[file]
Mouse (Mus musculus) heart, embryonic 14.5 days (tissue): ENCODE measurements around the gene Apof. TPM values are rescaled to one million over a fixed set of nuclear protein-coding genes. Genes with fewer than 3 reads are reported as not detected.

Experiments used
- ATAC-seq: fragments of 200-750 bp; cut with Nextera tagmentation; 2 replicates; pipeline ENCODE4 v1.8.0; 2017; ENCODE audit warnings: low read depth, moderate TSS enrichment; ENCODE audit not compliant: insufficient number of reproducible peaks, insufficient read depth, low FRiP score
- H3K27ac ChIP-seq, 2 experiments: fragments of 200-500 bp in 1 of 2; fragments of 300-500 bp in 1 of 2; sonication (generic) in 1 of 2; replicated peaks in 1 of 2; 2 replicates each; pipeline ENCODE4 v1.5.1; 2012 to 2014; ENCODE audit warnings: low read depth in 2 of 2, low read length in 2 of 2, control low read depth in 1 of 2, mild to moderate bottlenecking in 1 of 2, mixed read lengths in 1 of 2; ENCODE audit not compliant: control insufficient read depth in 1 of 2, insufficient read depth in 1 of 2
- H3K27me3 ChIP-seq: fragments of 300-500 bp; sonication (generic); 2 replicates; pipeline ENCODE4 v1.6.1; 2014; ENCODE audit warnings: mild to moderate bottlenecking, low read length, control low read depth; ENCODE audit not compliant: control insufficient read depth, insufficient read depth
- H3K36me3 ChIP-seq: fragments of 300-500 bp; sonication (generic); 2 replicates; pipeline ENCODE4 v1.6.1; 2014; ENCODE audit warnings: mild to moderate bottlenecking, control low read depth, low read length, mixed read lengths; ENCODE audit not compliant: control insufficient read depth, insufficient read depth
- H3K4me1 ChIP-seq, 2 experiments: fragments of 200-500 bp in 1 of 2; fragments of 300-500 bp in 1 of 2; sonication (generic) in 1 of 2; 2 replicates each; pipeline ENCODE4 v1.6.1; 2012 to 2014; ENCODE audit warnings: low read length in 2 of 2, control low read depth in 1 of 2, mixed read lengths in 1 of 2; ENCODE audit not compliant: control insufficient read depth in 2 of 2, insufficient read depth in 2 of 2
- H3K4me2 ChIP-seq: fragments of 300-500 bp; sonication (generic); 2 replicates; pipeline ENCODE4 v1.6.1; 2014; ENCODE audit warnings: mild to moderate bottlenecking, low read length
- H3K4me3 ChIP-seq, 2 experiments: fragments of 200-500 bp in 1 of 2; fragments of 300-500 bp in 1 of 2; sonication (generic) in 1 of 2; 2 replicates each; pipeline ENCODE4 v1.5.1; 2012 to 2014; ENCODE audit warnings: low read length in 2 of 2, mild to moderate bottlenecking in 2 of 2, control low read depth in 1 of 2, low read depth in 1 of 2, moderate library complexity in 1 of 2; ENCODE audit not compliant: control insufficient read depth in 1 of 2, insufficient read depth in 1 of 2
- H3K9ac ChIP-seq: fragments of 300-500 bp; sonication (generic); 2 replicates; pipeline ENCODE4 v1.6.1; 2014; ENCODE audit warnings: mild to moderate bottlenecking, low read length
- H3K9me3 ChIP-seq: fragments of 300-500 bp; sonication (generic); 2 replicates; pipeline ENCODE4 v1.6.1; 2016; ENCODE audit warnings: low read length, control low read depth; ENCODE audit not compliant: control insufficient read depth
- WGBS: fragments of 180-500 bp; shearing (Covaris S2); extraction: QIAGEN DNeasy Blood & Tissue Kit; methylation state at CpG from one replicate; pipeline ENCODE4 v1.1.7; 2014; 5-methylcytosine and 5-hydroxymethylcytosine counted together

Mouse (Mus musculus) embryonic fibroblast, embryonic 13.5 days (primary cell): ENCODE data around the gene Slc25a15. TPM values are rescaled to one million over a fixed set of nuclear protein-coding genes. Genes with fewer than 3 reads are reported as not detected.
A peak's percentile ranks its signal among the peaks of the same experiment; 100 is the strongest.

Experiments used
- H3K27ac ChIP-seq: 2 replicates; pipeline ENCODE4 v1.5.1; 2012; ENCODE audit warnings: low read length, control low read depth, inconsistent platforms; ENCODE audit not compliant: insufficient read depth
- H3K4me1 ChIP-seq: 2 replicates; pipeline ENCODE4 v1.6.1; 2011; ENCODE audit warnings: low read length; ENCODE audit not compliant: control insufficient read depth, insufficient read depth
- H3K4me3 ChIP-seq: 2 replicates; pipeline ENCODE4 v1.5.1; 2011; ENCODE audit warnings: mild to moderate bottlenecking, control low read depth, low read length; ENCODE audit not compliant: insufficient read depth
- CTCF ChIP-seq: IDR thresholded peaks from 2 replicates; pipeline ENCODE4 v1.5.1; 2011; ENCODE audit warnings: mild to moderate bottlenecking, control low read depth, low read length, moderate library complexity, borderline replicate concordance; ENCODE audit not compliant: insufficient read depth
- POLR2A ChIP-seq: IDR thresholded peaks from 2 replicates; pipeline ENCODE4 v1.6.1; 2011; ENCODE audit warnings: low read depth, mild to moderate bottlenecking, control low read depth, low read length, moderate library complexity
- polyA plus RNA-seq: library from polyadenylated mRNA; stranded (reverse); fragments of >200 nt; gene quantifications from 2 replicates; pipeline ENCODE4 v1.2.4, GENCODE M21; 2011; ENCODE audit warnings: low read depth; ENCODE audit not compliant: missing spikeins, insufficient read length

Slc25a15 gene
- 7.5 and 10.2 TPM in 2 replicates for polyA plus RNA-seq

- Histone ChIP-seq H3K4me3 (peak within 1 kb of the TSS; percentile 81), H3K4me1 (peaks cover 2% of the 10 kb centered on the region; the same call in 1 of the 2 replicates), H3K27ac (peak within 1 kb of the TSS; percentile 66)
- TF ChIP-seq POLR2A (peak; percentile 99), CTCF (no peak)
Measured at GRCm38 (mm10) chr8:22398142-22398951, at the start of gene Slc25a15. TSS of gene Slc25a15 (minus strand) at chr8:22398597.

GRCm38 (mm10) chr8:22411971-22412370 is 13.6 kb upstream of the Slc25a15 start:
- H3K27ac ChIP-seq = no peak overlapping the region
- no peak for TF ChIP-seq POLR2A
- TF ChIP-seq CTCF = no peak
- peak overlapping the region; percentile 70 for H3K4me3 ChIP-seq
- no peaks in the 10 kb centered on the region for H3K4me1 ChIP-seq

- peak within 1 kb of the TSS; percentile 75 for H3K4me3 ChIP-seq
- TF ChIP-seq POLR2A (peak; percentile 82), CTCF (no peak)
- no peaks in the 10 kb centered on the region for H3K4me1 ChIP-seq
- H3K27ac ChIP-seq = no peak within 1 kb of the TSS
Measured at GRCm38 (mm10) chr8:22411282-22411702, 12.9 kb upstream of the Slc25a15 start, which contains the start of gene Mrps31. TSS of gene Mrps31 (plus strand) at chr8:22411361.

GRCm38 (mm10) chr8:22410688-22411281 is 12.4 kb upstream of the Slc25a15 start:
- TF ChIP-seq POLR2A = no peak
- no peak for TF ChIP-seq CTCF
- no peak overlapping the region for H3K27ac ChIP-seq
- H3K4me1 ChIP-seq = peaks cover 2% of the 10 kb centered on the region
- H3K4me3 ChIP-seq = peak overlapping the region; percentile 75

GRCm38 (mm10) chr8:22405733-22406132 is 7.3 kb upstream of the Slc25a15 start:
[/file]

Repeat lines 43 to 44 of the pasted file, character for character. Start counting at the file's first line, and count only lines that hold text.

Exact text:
- H3K4me3 ChIP-seq = peak overlapping the region; percentile 75

GRCm38 (mm10) chr8:22405733-22406132 is 7.3 kb upstream of the Slc25a15 start: